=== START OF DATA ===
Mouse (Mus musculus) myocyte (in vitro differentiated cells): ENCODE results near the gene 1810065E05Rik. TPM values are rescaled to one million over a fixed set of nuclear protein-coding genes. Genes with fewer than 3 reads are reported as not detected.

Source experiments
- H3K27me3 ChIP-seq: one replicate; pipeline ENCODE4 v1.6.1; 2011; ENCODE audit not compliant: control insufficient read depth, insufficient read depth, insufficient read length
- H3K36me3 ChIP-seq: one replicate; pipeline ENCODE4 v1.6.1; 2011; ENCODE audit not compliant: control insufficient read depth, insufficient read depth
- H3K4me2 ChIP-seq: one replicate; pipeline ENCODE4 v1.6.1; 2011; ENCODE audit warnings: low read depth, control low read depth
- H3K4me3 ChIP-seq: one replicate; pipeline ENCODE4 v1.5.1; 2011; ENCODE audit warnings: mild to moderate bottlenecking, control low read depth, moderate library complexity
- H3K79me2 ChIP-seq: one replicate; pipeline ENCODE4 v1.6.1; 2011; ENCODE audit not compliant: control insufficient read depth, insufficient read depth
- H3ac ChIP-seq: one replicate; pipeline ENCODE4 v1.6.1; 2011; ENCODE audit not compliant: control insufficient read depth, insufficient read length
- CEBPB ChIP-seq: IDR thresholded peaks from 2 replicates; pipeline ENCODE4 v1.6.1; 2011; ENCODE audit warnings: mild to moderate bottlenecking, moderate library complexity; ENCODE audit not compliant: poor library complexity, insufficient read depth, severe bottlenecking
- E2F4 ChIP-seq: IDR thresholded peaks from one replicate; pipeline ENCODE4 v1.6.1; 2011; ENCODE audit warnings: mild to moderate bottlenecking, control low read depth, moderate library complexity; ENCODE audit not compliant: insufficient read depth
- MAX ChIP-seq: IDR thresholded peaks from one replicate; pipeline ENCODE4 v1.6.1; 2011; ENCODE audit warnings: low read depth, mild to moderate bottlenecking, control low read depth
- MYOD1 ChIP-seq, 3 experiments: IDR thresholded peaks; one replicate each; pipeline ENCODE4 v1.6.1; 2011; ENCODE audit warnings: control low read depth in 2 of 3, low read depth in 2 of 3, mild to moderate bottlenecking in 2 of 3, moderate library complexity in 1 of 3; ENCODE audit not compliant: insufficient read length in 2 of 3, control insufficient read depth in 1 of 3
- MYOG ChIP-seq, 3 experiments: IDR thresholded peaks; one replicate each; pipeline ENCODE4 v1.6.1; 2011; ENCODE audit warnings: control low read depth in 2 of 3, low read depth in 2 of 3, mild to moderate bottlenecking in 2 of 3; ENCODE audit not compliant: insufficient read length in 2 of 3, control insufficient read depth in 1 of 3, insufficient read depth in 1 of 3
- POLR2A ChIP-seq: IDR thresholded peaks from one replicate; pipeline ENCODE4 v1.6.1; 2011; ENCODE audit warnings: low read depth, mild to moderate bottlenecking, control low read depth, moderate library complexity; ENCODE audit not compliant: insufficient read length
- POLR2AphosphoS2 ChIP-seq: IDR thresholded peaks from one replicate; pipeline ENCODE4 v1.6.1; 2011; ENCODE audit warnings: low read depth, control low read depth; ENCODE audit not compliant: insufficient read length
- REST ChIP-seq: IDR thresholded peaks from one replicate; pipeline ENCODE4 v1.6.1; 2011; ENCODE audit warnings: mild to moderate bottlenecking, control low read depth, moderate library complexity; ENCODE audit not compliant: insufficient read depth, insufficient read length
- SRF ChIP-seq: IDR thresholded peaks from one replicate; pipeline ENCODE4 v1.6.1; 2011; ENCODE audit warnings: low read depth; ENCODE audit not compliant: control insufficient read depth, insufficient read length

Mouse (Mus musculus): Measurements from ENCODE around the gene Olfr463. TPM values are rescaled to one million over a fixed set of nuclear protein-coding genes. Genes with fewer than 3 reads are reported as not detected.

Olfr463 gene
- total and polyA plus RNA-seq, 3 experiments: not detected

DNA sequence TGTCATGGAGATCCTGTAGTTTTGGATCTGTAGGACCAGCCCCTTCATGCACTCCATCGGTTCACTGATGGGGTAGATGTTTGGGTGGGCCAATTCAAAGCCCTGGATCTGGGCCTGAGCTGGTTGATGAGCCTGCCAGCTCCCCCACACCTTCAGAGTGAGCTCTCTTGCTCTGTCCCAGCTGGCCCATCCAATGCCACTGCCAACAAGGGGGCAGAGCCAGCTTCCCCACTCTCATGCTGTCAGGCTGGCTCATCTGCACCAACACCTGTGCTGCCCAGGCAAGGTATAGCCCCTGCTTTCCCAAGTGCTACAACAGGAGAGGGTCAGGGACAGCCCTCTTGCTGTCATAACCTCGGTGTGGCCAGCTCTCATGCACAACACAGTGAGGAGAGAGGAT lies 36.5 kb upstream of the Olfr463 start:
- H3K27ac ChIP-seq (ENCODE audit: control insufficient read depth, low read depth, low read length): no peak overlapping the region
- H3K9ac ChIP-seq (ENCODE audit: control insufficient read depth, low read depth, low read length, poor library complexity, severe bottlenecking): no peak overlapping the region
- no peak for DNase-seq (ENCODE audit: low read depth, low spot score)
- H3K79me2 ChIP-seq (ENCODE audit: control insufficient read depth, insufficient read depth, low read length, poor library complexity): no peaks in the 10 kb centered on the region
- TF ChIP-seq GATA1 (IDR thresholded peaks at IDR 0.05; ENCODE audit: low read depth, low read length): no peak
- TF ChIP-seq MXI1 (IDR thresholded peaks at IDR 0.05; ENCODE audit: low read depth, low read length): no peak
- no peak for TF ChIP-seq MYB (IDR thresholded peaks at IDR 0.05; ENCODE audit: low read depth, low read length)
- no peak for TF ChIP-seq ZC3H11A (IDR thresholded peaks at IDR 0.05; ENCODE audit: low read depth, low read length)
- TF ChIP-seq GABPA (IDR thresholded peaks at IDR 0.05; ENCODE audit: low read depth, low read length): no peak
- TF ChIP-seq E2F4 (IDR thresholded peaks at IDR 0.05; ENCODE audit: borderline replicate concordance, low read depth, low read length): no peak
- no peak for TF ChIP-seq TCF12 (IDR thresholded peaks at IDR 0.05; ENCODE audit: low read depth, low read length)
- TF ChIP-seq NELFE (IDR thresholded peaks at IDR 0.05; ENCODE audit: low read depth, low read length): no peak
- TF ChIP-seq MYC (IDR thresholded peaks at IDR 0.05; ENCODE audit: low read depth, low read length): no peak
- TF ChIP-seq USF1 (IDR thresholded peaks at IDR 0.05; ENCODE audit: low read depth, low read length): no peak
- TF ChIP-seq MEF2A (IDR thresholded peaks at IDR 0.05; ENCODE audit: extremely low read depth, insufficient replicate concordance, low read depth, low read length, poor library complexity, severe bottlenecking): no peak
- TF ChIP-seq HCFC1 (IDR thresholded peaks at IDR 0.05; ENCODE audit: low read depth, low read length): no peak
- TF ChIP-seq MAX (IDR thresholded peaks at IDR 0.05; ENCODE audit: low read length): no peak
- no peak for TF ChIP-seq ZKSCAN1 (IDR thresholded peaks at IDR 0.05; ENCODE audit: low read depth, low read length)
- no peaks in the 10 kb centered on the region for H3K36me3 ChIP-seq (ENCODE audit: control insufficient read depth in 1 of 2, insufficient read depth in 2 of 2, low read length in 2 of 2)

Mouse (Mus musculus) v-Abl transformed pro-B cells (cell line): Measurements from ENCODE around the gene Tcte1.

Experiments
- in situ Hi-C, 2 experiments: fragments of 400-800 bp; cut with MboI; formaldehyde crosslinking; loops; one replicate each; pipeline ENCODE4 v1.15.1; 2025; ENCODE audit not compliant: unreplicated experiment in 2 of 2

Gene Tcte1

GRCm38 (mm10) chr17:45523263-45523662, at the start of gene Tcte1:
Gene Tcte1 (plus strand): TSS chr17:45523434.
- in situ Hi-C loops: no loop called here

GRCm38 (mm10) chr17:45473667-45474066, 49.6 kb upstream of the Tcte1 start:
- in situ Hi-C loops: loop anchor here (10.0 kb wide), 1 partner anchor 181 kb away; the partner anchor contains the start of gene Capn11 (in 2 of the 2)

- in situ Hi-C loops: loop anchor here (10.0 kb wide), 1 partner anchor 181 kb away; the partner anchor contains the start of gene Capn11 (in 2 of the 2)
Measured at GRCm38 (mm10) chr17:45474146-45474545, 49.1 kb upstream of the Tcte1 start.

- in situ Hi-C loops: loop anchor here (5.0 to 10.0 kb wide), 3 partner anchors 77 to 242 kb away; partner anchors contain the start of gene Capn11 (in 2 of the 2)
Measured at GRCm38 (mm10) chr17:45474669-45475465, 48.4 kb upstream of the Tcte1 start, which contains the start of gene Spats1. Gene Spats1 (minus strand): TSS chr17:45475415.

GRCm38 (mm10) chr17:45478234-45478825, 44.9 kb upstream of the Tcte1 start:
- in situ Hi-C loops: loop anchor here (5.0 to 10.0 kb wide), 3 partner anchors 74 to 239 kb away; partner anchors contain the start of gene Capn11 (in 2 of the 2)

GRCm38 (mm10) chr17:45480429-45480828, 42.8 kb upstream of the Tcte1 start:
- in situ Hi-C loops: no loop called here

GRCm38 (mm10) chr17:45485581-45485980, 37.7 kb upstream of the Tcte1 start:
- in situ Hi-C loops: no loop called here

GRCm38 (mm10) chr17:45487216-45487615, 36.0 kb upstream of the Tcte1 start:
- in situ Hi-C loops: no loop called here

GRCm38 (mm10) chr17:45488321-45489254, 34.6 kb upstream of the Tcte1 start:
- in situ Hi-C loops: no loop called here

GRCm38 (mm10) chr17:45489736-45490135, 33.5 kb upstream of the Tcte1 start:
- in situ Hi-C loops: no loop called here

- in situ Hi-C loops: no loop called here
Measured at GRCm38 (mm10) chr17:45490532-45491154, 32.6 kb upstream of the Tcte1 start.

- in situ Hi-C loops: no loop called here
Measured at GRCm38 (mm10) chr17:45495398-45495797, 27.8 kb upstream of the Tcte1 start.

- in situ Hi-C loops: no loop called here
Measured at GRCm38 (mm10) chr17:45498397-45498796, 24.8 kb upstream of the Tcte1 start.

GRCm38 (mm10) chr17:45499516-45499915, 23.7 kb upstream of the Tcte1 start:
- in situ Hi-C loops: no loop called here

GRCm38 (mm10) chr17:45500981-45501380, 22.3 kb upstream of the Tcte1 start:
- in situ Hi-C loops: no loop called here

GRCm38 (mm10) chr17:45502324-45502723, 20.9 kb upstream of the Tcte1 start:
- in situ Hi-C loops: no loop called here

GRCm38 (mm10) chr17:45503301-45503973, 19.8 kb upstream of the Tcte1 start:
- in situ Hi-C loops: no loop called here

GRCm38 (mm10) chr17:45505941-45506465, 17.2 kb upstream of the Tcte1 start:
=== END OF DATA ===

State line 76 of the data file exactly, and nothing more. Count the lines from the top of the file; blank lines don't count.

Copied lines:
GRCm38 (mm10) chr17:45502324-45502723, 20.9 kb upstream of the Tcte1 start: